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Socks from the Toe Up

An Education in Toe-up Socks

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Socks from the Toe Up

Socks from the Toe Up by Wendy D. Johnson.

Potter Craft.

If you've ever wanted to learn how to knit socks from the toe up but were intimidated by the process, Wendy D. Johnson's Socks from the Toe Up: Essential Techniques and Patterns from Wendy Knits is a wonderful guide to get you started.

And if you're someone who's already comfortable with the process of knitting toe-up socks, you're sure to love the creative and versatile patterns from well known blogger Wendy Knits.

Everything You Always Wanted to Know

The beginning of Socks from the Toe Up provides a good deal of instruction on how to go about knitting socks from the toe up for those who might not have done it (or used these particular techniques) before. It covers the basic tools of knitting and how to measure the foot and then goes on to describe various ways of putting a sock together.

There are five different options for working the toe, three methods for knitting the sock (on double-pointed needles, one circular or two, which is Johnson's preference), three different heels and three different bind offs, as well as a picot edging.

All of these techniques are illustrated with simple line drawings and enough text to make them sound doable.

The educational section is followed by three basic sock patterns: one using the short row toe and heel, one using the gusset heel and one using the slip stitch heel.

The Patterns

Beyond the "plain vanilla" patterns, Johnson offers 20 luscious designs, in the general categories of lace, textured gansey, cabled and sportweight socks. The cabled socks actually use traveling stitches rather than cables to cut down on the bulk so they're still useful.

The patterns are appropriate for a range of skill levels, though they probably tend more toward the intermediate and experienced knitter thanks to the design elements involved. Being able to read and follow a chart is vital for the successful completion of many of the projects.

All of the patterns offer at least two sizes, while several have three and one has four. They're all knit for and modeled by women, but several patterns would be appropriate for men as well.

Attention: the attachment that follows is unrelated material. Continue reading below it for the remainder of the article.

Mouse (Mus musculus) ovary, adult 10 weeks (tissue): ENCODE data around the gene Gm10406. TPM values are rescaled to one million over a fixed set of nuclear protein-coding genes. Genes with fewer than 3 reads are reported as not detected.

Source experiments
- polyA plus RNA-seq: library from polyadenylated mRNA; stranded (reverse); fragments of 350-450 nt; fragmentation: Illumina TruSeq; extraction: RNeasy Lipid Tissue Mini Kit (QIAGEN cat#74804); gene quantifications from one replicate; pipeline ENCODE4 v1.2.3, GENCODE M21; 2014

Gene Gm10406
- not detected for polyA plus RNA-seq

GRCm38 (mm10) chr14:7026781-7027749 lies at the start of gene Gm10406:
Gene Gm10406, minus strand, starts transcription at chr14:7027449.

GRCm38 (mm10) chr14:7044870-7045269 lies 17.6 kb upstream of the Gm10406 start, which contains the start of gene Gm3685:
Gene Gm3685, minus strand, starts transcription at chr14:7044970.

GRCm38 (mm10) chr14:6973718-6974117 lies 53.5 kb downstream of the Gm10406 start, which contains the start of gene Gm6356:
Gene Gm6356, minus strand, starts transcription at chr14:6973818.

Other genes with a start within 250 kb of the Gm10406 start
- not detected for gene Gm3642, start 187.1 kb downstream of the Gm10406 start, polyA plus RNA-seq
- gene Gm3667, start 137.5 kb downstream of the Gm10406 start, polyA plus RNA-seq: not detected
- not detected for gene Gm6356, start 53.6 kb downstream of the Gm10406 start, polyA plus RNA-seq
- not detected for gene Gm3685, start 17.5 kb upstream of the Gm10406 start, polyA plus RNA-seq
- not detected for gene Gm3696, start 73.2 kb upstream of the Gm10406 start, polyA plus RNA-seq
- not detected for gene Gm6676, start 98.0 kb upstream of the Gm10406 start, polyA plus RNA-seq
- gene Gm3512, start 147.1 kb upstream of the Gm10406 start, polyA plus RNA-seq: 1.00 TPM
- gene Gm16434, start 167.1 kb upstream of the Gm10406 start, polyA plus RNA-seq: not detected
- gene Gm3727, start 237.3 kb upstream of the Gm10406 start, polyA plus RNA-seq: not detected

One nice thing about these projects that you don't often see in sock knitting books is that Johnson notes when a pattern would be a good choice for a handpainted or multicolored yarn and when a solid sock yarn would be a better choice.

There are so many gorgeous patterns in this book it's difficult to pick favorites, but some that I would knit for myself if I had the time include the Diagonal Lace Socks, with a simple but lovely lace pattern; the Hearts and Flowers Socks (pictured on the cover); the Lace and Cable Socks, with a lattice lace on the top of the foot and tiny cables along the sides; and the Diamond Gansey Socks, featuring textured diamonds and Seed Stitch borders.

There's something her for just about any lover of sock knitting -- you'll probably easily find a pattern or two you can't resist.

The Bottom Line

Socks from the Toe Up is essential reading for anyone who is interested in trying out knitting toe-up socks, and it should be on the bookshelf of people who already enjoy this method of knitting socks as well.

The book is beautiful, well laid out, with good full-color pictures of the patterns that make it easy for you to decide which projects appeal to you.

They use a wide variety of sock yarns that are sure to send you to the yarn shop or your favorite online retailer to bulk up your sock yarn collection (as Johnson notes, sock yarn doesn't count as stash).

But it shouldn't stay bulked up for long, as you're sure to find these patterns irresistible to knit for gifts or for yourself.

Publication date: April 2009.

Publisher's website

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